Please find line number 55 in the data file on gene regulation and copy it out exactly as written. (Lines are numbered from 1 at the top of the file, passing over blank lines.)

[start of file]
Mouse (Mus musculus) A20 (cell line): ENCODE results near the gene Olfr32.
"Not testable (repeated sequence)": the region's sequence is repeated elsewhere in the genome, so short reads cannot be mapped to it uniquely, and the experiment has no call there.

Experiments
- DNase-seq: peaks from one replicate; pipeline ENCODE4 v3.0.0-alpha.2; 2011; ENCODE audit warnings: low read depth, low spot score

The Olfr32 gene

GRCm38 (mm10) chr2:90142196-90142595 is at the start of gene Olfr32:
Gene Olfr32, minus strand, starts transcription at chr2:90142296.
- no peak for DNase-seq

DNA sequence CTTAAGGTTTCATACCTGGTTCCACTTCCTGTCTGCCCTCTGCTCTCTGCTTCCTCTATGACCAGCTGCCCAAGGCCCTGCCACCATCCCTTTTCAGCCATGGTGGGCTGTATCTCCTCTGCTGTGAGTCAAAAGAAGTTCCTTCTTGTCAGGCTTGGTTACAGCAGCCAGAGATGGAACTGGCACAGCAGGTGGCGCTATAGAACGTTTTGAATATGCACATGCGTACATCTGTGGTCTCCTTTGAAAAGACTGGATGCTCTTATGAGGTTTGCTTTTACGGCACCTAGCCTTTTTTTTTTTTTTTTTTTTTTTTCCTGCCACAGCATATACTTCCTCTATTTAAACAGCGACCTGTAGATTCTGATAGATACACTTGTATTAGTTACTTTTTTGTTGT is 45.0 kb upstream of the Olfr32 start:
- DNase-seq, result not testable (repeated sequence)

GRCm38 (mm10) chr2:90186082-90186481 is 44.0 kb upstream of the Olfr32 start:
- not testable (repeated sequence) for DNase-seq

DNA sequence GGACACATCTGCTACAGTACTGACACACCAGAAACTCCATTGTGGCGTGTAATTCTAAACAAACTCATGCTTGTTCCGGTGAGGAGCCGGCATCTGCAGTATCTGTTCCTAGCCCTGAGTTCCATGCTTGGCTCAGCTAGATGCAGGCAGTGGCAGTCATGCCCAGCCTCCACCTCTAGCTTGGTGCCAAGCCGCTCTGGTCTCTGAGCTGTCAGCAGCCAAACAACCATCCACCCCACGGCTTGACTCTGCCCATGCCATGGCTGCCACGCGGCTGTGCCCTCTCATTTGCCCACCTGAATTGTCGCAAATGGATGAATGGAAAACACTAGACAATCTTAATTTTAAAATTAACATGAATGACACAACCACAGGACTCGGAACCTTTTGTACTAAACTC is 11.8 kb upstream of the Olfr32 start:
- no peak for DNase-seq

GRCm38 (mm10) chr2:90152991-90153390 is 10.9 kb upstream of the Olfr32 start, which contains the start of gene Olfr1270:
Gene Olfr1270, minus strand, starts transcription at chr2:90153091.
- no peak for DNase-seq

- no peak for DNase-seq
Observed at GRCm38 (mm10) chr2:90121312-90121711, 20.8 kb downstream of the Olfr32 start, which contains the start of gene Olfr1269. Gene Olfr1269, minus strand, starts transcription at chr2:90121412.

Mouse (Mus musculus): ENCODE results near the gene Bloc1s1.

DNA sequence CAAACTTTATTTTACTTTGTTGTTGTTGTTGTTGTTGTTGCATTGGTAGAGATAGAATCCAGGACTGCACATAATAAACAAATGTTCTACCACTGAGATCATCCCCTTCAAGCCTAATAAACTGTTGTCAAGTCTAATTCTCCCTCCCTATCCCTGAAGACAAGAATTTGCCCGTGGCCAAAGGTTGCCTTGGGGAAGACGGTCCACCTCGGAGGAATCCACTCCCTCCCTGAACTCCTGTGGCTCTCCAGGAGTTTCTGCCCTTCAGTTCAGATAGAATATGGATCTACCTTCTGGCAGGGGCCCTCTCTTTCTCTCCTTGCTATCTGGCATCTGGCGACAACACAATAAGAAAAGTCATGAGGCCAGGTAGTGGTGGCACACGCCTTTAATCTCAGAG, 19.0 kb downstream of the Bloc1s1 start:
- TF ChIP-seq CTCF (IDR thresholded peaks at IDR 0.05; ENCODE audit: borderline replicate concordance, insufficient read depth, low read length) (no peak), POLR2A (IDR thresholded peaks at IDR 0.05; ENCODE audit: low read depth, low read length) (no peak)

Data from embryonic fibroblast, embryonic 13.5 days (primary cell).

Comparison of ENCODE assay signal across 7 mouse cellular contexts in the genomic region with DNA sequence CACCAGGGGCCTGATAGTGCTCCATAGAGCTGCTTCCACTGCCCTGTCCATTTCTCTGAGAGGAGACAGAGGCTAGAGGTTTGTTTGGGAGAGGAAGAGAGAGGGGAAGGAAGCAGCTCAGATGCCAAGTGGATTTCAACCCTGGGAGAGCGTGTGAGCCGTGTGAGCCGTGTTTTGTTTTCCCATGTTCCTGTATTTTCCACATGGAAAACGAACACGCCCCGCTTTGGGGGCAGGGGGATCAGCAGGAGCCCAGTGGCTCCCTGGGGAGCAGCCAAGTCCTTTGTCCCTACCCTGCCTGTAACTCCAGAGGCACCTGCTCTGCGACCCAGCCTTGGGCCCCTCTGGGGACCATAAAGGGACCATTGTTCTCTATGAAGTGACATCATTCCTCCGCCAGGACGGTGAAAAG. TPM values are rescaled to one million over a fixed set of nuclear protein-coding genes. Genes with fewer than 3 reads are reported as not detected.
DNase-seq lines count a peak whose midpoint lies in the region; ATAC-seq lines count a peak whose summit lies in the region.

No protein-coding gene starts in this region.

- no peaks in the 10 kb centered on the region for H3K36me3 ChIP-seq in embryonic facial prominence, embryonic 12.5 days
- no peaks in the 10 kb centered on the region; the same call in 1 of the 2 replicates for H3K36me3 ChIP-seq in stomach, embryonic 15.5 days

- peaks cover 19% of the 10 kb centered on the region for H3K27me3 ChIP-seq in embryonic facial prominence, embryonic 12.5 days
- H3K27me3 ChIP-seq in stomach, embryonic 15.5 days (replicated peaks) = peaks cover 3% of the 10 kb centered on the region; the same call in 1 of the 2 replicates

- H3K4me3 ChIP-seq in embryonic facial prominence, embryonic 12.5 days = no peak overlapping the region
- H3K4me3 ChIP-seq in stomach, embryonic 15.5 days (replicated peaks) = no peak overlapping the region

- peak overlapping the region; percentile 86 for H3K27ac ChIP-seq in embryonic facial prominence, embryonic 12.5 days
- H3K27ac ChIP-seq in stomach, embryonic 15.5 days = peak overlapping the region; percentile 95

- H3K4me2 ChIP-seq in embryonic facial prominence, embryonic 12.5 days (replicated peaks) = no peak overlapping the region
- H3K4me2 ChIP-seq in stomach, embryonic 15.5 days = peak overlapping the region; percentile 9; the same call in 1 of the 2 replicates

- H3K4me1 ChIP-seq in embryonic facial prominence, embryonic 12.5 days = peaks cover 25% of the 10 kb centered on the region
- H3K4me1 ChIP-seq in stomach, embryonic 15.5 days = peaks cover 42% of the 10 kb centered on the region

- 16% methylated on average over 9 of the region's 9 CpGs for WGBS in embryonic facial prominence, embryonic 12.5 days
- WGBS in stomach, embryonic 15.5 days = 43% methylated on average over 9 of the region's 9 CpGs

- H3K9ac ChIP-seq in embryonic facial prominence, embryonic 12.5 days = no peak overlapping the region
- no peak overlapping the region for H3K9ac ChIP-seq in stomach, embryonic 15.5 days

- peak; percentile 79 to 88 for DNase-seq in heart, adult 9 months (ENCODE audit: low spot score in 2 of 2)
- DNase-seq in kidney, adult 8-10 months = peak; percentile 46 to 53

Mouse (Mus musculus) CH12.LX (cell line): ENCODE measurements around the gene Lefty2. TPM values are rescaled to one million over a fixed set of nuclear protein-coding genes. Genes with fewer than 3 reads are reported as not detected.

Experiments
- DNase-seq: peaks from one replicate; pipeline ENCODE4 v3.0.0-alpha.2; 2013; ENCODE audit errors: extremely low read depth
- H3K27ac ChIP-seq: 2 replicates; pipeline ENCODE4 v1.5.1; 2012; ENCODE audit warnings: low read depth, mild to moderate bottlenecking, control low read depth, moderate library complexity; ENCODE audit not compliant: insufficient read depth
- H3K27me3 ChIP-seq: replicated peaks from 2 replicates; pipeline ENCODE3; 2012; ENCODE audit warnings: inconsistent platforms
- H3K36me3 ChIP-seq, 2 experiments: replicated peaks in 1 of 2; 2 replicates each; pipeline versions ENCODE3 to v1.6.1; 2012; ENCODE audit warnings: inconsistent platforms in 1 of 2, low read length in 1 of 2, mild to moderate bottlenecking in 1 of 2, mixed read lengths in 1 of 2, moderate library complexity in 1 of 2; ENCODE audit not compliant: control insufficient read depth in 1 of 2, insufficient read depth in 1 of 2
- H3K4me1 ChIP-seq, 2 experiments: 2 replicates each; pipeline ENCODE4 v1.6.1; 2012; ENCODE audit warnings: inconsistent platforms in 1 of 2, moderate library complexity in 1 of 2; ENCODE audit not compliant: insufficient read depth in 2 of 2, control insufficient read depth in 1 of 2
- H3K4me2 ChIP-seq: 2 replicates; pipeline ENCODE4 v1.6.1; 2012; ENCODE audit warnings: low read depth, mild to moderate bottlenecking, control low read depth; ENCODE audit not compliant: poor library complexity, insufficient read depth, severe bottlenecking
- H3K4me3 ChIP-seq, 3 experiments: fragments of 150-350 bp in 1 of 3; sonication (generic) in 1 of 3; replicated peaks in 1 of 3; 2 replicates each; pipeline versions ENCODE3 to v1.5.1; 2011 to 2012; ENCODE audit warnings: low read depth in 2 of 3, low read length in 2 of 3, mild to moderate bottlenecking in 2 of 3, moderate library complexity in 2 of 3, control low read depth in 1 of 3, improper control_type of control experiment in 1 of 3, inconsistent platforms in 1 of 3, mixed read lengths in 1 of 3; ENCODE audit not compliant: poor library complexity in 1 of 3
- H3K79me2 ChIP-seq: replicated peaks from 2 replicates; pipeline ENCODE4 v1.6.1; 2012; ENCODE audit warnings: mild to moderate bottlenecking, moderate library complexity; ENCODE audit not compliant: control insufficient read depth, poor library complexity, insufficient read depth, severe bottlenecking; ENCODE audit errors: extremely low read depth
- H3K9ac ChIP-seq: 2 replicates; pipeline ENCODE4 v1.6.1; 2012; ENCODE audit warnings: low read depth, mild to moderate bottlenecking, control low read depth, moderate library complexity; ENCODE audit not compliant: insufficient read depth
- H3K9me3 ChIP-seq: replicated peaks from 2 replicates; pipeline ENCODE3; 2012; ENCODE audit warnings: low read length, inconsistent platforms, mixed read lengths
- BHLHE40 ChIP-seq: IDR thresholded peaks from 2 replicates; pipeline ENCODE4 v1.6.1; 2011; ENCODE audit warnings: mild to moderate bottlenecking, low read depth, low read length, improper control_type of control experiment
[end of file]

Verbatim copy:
- H3K9ac ChIP-seq: 2 replicates; pipeline ENCODE4 v1.6.1; 2012; ENCODE audit warnings: low read depth, mild to moderate bottlenecking, control low read depth, moderate library complexity; ENCODE audit not compliant: insufficient read depth